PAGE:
–Dana

39 Responses to “People Who Won’t Honor Elections Should Not Be Given Power”

  1. Good morning.

    [Pre-emptive strike to a few commenters: Yes, I know that Cheney lost her election. Yes, I know that she is irrelevant to you. Yes, I know it annoys you when posts involve her.]

    Dana (1225fc)

  2. The key positions for this matter are Secretary of State (where that post is elected) and Govvernor

    The New York Times had a long article Monday about the Republicaan Party and 2020 election claims.

    Many rested their objections only on the idea that elections were conducted against the rules. The day after Jan 6 they got scared. But now a claim that the election was stolen has almost become an article of faith.

    And Liz Cheney tried to prevent the objections.

    https://www.nytimes.com/2022/10/03/us/politics/republican-election-objectors.html

    It’s a long article.

    Sammy Finkelman (19edaf)

  3. ….On the eve of the vote, Representative Liz Cheney of Wyoming, then chairwoman of the House Republican Conference, called an unusual meeting in the congressional auditorium. Her goal was to convince her fellow Republicans that the Constitution gave Congress no role in deciding presidential elections, and in the days before the meeting, she also distributed a 21-page summary of court rulings — many by Trump-appointed judges — that found no evidence of meaningful fraud.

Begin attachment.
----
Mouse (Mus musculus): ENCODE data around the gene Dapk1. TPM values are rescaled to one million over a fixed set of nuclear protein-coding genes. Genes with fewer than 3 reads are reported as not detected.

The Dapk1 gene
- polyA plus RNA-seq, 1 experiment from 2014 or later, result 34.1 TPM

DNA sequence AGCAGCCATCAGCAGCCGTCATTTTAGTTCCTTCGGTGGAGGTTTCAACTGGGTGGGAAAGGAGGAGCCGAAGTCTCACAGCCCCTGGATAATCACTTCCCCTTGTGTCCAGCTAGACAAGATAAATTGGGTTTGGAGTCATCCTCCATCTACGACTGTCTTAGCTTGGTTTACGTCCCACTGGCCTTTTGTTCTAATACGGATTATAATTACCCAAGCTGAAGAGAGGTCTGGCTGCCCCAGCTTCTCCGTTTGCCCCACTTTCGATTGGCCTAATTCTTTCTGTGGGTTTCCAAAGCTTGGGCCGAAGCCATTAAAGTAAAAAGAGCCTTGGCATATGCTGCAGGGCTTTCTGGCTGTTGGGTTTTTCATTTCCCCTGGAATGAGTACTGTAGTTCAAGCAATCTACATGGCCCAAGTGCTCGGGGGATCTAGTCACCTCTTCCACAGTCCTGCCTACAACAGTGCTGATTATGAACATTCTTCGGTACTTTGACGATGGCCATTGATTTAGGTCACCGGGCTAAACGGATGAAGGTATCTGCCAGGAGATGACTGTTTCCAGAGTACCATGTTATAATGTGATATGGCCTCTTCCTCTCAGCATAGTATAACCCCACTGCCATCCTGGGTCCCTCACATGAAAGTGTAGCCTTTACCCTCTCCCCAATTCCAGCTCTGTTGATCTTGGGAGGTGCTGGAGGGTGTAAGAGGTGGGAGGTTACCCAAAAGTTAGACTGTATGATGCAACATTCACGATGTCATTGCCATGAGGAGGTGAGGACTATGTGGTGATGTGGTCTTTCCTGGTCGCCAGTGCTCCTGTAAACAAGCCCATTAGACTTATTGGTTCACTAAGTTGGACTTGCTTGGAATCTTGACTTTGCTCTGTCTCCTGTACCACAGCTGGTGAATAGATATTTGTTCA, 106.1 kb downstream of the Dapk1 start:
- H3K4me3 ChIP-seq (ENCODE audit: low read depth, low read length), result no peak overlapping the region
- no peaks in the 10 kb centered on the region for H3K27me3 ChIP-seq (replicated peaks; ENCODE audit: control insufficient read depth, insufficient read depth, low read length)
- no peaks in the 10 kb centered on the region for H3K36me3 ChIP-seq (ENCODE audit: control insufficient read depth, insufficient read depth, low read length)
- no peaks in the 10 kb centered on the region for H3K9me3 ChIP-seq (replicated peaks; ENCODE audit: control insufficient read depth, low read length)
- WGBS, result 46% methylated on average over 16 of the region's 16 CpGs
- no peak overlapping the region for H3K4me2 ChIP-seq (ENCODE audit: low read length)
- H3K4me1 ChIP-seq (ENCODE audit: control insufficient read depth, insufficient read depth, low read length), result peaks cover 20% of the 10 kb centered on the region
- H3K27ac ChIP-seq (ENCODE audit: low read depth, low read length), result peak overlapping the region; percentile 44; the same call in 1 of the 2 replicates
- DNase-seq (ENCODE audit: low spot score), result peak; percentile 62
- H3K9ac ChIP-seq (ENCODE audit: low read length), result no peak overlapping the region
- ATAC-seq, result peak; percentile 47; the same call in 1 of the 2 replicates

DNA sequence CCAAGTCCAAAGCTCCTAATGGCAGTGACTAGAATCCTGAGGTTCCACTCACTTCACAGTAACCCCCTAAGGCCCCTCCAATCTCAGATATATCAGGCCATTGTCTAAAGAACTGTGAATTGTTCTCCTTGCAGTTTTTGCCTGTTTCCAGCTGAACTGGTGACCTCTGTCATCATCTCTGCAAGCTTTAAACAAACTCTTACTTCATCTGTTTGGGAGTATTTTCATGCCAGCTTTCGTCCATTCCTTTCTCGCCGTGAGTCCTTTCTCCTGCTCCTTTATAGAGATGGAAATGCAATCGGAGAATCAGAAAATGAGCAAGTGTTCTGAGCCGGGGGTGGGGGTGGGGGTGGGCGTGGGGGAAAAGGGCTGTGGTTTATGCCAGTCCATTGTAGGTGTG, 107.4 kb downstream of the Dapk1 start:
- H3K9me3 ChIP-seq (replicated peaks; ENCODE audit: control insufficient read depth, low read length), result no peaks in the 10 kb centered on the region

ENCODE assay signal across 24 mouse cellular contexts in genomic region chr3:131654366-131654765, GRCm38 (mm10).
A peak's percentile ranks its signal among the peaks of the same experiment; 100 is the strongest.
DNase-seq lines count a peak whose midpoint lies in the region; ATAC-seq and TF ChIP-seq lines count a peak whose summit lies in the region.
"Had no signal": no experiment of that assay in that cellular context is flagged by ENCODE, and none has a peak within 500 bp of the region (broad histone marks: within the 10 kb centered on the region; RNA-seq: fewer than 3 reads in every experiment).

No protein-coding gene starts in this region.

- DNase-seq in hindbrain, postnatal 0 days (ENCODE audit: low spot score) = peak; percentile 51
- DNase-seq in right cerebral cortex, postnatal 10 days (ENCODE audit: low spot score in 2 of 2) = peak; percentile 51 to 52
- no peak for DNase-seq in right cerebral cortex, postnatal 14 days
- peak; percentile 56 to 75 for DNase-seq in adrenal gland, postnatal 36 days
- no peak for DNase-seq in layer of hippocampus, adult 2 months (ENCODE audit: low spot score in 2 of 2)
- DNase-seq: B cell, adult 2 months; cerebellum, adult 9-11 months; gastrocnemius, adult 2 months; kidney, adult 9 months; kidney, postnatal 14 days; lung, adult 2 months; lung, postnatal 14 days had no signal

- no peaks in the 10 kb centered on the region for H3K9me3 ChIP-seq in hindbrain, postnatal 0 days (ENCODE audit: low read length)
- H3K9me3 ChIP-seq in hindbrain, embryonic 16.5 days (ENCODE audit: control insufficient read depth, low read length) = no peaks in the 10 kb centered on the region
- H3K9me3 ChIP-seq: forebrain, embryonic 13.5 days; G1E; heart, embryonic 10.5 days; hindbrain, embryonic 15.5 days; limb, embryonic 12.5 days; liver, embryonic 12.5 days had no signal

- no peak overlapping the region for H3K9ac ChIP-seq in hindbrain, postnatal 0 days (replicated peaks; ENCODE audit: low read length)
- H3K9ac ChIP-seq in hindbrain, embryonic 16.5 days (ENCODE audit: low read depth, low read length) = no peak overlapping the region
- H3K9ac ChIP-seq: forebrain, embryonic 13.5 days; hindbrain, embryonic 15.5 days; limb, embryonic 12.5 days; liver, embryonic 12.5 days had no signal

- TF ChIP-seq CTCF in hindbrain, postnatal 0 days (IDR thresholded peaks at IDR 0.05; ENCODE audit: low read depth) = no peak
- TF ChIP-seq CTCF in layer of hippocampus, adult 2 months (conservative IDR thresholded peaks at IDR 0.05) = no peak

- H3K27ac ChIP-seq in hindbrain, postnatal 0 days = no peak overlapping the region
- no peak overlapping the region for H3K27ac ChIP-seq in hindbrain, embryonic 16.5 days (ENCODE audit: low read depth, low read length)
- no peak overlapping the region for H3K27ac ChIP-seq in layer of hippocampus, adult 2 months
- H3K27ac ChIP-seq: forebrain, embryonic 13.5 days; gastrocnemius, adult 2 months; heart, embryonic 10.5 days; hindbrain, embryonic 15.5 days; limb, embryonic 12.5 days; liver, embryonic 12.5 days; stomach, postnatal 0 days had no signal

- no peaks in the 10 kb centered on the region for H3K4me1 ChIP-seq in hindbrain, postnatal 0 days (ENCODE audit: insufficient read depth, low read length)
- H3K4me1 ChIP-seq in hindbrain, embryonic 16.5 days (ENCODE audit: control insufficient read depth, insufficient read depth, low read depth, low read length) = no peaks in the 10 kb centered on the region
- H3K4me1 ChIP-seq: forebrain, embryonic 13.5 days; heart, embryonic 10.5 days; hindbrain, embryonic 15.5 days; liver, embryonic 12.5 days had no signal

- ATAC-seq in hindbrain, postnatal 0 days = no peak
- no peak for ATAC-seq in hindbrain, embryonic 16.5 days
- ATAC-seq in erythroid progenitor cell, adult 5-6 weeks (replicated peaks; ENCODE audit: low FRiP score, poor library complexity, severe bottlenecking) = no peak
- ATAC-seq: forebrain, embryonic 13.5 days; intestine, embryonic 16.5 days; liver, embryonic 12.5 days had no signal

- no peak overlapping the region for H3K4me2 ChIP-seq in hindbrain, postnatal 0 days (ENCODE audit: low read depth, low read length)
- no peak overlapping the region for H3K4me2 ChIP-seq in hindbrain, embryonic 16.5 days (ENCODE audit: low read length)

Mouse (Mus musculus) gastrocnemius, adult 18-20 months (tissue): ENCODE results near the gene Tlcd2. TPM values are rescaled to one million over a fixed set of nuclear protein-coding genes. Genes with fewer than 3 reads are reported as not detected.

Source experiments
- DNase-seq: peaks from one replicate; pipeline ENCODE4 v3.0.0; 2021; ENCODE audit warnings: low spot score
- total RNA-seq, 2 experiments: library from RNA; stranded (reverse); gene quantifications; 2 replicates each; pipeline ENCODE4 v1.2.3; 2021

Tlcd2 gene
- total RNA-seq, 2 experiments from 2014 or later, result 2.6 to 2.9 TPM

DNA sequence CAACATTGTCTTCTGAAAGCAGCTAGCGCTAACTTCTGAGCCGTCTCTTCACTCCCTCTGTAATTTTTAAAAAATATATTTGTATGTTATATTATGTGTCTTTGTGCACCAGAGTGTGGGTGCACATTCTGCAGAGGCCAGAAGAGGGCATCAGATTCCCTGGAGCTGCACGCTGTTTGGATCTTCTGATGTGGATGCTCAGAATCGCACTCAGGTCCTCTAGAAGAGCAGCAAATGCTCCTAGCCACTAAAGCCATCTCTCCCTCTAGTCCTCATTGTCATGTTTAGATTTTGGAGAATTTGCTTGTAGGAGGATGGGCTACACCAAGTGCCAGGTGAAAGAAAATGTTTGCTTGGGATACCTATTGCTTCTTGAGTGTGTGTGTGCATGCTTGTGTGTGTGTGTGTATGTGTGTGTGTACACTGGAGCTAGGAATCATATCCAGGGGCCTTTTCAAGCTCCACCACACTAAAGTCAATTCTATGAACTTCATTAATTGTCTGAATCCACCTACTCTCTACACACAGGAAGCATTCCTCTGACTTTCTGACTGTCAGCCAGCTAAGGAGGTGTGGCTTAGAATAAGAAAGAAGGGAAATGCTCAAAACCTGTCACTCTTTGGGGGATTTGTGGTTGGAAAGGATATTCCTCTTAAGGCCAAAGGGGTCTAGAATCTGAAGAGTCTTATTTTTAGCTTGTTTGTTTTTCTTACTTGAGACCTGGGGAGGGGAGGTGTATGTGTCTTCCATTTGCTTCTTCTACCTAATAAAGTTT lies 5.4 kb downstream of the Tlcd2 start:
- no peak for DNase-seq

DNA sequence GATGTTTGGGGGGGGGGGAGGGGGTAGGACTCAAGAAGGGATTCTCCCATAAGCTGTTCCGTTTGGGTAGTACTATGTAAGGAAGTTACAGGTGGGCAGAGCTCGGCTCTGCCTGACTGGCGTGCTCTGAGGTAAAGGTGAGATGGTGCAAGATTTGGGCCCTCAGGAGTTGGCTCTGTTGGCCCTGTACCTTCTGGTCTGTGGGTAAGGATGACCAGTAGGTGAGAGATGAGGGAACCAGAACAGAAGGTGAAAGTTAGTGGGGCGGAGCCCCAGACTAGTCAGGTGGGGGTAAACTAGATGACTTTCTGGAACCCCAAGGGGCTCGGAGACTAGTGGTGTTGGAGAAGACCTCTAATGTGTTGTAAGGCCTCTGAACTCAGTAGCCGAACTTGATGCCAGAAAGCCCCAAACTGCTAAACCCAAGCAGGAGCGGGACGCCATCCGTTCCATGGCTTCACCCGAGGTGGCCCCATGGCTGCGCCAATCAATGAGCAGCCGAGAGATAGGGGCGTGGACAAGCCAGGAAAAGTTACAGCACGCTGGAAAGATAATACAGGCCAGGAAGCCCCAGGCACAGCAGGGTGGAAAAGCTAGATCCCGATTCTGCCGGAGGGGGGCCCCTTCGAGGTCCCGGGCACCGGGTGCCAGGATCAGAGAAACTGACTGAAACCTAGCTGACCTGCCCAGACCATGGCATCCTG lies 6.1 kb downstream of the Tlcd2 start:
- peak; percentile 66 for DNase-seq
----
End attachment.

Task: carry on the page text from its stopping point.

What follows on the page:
Representative Chip Roy, a former top official in the Texas attorney general’s office and a staunch conservative, made the same case, warning that “history will judge this moment.”

    “If a majority of Republicans vote to reject the electors, it will irrevocably empower Congress to take over the selection of presidential electors,” he said, according to one of several recordings included in the audio version of “This Will Not Pass,” a book by Jonathan Martin and Alexander Burns, who covered the 2020 election for The Times.

    “Doing so,” Mr. Roy continued, “will almost certainly guarantee that a Democrat House would vote to reject the electors of Texas or any of your states, based on our use of voter ID, our failure to adopt mail-in ballots, our choice of voting locations or otherwise.” He also pointed out that Republicans had just voted to seat themselves, accepting the tallies of their individual congressional races, despite their suspicions.